Thoughts on tightening up user namespace creation

Serge E. Hallyn serge at hallyn.com
Wed Mar 9 19:07:25 UTC 2016


Quoting Kees Cook (keescook at chromium.org):
> On Mon, Mar 7, 2016 at 9:15 PM, Andy Lutomirski <luto at amacapital.net> wrote:
> > Hi all-
> >
> > There are several users and distros that are nervous about user
> > namespaces from an attack surface point of view.
> >
> >  - RHEL and Arch have userns disabled.
> >
> >  - Ubuntu requires CAP_SYS_ADMIN
> >
> >  - Kees periodically proposes to upstream some sysctl to control
> > userns creation.
> 
> And here's another ring0 escalation flaw, made available to
> unprivileged users because of userns:
> 
> https://code.google.com/p/google-security-research/issues/detail?id=758

Kees, I think you think this makes your point, but all it does is make
me want to argue with you and start flinging back cves against kvm,
af_unix, sctp, etc.

> > I think there are three main types of concerns.  First, there might be
> > some as-yet-unknown semantic issues that would allow privilege
> > escalation by users who create user namespaces and then confuse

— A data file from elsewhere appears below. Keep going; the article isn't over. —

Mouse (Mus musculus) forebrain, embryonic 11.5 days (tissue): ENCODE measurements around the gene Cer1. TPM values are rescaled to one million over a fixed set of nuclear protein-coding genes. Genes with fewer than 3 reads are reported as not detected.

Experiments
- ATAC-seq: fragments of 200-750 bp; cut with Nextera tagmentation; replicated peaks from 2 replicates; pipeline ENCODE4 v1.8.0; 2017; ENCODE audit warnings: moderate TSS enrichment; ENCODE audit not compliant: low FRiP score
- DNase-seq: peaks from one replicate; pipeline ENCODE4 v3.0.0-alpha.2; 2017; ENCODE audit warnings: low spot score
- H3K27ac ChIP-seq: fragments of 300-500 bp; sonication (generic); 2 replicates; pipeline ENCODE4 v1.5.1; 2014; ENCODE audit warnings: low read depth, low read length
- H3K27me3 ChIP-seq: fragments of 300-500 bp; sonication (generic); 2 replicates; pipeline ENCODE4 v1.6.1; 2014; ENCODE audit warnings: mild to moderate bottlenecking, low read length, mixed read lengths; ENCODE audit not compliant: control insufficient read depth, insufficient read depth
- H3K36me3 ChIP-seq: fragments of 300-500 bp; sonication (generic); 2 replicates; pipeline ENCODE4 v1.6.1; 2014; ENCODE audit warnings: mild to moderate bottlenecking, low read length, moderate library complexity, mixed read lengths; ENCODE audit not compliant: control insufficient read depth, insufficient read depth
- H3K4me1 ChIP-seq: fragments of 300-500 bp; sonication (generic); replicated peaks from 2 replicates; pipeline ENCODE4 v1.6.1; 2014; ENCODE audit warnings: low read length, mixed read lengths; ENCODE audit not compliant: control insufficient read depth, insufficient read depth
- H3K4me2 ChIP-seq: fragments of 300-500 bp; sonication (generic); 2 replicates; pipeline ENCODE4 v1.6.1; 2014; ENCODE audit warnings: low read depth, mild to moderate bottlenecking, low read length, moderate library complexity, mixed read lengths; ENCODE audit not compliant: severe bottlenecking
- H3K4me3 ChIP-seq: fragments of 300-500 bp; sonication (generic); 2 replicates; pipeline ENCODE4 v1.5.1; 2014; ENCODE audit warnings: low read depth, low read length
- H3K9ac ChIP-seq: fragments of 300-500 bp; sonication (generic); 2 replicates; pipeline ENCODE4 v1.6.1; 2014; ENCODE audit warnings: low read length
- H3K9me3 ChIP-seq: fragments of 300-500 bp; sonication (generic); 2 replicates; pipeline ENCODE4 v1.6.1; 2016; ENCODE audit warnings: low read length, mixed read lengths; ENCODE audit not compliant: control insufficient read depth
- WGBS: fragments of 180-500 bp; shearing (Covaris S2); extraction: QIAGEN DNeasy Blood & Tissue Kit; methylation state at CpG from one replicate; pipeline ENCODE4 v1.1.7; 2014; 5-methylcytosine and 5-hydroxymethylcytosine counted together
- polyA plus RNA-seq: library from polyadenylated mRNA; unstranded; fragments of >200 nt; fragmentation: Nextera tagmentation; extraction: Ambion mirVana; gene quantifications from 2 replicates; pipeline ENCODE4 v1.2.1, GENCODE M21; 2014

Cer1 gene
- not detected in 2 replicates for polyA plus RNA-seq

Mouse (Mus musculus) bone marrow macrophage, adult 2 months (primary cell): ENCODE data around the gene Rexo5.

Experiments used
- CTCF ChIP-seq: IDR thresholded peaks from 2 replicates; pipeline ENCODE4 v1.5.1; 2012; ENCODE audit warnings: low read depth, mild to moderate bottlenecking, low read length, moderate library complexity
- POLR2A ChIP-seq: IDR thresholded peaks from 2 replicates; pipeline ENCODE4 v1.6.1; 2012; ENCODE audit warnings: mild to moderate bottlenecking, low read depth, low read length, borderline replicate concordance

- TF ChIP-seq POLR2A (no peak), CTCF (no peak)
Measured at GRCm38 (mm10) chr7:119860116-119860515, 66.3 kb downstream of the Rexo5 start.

> > something else in the system.  Second, enabling user namespaces
> > exposes a lot of attack surface to unprivileged users.  Third,
> > allowing tasks to create user namespaces exposes the kernel to various
> > resource exhaustion attacks that wouldn't be possible otherwise.
> >
> > Since I doubt we'll ever fully address the attack surface issue at
> > least, would it make sense to try to come up with an upstreamable way
> > to limit who can create new user namespaces and/or do various
> > dangerous things with them?
> 
> The change in attack surface is _substantial_. We must have a way to
> globally disable userns.

I'm confused.  Didn't we agree a few months ago, somewhat reluctantly,
on a sysctl?


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